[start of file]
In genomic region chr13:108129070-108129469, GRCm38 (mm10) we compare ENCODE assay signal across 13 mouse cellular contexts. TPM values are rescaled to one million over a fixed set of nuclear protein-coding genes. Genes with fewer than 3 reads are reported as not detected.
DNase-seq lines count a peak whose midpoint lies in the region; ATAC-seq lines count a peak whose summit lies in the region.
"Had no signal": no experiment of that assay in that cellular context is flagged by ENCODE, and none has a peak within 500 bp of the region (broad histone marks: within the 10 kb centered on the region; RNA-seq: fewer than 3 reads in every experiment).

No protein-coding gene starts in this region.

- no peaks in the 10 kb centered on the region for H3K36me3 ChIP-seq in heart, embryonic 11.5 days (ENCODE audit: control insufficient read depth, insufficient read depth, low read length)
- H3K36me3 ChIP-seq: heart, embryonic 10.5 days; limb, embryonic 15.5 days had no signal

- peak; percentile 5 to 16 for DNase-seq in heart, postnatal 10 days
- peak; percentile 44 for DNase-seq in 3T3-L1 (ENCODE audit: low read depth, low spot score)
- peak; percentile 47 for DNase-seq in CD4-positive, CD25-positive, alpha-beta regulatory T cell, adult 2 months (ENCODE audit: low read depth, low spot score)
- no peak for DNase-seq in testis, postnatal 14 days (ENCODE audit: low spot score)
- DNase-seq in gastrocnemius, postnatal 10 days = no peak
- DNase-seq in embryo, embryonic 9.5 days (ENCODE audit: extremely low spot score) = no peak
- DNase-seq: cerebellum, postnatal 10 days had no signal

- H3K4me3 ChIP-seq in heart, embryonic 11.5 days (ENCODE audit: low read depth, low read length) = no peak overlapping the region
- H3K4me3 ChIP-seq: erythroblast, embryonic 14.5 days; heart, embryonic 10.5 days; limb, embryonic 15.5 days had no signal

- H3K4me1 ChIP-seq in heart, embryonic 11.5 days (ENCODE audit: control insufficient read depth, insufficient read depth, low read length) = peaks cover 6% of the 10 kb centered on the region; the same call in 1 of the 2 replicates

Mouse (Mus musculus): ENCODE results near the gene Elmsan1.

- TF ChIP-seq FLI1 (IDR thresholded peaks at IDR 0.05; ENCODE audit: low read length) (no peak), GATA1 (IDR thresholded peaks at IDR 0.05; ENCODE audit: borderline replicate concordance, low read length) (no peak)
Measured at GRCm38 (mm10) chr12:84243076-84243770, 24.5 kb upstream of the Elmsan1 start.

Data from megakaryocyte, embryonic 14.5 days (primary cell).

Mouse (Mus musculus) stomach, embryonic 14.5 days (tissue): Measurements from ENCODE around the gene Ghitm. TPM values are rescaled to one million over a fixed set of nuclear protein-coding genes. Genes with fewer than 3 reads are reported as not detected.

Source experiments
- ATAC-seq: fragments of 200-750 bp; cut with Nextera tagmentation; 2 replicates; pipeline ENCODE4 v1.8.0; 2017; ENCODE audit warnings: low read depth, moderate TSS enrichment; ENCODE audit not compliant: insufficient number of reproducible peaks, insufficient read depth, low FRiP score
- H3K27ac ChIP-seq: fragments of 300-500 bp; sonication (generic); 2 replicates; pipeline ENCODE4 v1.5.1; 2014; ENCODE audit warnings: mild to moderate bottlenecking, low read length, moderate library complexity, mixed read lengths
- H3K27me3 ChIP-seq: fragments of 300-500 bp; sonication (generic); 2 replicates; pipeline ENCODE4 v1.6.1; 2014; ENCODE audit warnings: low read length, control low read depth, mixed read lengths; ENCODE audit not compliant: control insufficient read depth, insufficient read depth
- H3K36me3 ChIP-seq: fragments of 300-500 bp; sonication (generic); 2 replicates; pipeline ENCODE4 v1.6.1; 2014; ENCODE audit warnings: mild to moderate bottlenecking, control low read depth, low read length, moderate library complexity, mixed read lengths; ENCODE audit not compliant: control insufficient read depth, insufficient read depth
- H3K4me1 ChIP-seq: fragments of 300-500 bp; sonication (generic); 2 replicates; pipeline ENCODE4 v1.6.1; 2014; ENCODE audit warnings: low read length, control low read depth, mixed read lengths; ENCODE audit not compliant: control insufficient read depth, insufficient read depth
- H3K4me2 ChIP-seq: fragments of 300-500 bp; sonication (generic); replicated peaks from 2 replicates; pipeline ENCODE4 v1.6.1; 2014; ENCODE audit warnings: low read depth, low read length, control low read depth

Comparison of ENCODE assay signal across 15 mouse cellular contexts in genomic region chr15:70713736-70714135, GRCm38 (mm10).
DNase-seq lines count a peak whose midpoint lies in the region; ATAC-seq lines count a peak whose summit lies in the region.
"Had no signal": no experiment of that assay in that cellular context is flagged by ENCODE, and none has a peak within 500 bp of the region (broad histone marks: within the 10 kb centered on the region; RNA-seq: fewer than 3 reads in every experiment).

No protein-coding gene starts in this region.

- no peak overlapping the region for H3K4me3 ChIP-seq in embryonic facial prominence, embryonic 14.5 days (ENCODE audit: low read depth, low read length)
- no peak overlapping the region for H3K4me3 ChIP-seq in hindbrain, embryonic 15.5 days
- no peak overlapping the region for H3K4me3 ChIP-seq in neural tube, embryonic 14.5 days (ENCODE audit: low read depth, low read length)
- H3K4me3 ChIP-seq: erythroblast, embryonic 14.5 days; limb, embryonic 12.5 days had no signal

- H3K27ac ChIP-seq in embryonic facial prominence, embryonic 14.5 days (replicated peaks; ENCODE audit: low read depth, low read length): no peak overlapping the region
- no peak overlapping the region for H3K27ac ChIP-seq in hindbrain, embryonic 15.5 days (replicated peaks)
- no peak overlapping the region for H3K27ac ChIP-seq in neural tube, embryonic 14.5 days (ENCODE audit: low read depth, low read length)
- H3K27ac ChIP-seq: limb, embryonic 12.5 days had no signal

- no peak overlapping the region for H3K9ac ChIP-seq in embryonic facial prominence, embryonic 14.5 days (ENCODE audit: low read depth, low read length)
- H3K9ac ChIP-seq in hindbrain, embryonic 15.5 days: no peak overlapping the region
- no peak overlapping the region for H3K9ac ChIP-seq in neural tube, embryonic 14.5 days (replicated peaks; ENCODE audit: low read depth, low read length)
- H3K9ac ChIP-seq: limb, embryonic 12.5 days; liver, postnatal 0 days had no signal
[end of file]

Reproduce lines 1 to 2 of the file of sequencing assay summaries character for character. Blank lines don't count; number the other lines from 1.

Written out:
In genomic region chr13:108129070-108129469, GRCm38 (mm10) we compare ENCODE assay signal across 13 mouse cellular contexts. TPM values are rescaled to one million over a fixed set of nuclear protein-coding genes. Genes with fewer than 3 reads are reported as not detected.
DNase-seq lines count a peak whose midpoint lies in the region; ATAC-seq lines count a peak whose summit lies in the region.